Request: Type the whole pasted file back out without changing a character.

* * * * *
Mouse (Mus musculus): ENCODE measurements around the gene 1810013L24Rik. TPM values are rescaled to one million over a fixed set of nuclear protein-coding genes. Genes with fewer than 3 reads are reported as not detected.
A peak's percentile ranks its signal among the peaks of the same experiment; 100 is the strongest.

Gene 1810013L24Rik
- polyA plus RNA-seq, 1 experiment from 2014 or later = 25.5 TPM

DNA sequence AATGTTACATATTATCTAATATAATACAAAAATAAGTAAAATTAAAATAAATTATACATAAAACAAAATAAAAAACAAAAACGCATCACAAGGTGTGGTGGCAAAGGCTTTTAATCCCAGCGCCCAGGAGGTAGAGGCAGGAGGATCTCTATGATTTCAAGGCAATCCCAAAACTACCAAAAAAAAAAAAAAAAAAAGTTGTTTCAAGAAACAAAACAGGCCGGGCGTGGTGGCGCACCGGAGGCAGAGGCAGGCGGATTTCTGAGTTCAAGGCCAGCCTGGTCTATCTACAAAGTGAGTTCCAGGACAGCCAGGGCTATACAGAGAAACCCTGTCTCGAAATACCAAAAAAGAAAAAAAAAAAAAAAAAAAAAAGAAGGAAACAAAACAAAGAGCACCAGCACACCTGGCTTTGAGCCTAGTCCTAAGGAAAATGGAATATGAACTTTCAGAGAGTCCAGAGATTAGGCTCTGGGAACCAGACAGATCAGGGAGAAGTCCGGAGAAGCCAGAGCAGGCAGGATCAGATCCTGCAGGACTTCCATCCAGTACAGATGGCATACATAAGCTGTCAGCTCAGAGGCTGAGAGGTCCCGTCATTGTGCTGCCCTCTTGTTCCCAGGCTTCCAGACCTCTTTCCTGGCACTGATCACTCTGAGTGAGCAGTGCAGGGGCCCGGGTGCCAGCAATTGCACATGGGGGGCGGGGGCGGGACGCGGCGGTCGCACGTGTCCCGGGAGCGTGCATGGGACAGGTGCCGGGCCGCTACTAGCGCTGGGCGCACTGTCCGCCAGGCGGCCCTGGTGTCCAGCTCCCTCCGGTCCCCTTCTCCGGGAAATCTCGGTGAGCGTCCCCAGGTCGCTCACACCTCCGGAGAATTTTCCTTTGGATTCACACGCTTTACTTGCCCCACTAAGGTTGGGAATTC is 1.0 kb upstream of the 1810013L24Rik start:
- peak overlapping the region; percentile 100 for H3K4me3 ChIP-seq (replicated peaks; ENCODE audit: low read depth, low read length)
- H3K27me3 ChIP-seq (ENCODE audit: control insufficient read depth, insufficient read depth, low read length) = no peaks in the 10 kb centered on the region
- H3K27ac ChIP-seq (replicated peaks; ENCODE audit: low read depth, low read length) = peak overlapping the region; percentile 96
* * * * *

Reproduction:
Mouse (Mus musculus): ENCODE measurements around the gene 1810013L24Rik. TPM values are rescaled to one million over a fixed set of nuclear protein-coding genes. Genes with fewer than 3 reads are reported as not detected.
A peak's percentile ranks its signal among the peaks of the same experiment; 100 is the strongest.

Gene 1810013L24Rik
- polyA plus RNA-seq, 1 experiment from 2014 or later = 25.5 TPM

DNA sequence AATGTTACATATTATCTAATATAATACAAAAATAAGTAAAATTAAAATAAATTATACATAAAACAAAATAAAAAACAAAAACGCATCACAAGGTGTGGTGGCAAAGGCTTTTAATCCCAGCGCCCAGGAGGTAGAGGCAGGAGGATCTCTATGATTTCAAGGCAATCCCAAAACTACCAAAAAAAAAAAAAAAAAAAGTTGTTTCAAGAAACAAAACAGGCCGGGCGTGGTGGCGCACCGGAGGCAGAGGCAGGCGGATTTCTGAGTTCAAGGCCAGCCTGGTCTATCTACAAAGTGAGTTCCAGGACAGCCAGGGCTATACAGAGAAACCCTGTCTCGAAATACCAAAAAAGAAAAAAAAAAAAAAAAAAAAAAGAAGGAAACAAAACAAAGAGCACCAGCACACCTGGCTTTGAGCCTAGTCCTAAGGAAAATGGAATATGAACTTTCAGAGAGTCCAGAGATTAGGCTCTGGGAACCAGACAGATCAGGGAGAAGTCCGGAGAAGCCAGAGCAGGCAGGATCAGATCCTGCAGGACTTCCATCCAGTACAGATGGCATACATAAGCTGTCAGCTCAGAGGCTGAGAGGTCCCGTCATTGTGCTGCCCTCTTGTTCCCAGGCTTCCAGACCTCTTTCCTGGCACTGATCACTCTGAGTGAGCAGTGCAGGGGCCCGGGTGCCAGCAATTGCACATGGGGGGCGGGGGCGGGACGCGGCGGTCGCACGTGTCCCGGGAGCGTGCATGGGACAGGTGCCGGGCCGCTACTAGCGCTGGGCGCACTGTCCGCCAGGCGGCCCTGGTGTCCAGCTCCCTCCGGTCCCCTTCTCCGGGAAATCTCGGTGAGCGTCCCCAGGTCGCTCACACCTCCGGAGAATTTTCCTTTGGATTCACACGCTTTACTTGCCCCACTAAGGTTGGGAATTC is 1.0 kb upstream of the 1810013L24Rik start:
- peak overlapping the region; percentile 100 for H3K4me3 ChIP-seq (replicated peaks; ENCODE audit: low read depth, low read length)
- H3K27me3 ChIP-seq (ENCODE audit: control insufficient read depth, insufficient read depth, low read length) = no peaks in the 10 kb centered on the region
- H3K27ac ChIP-seq (replicated peaks; ENCODE audit: low read depth, low read length) = peak overlapping the region; percentile 96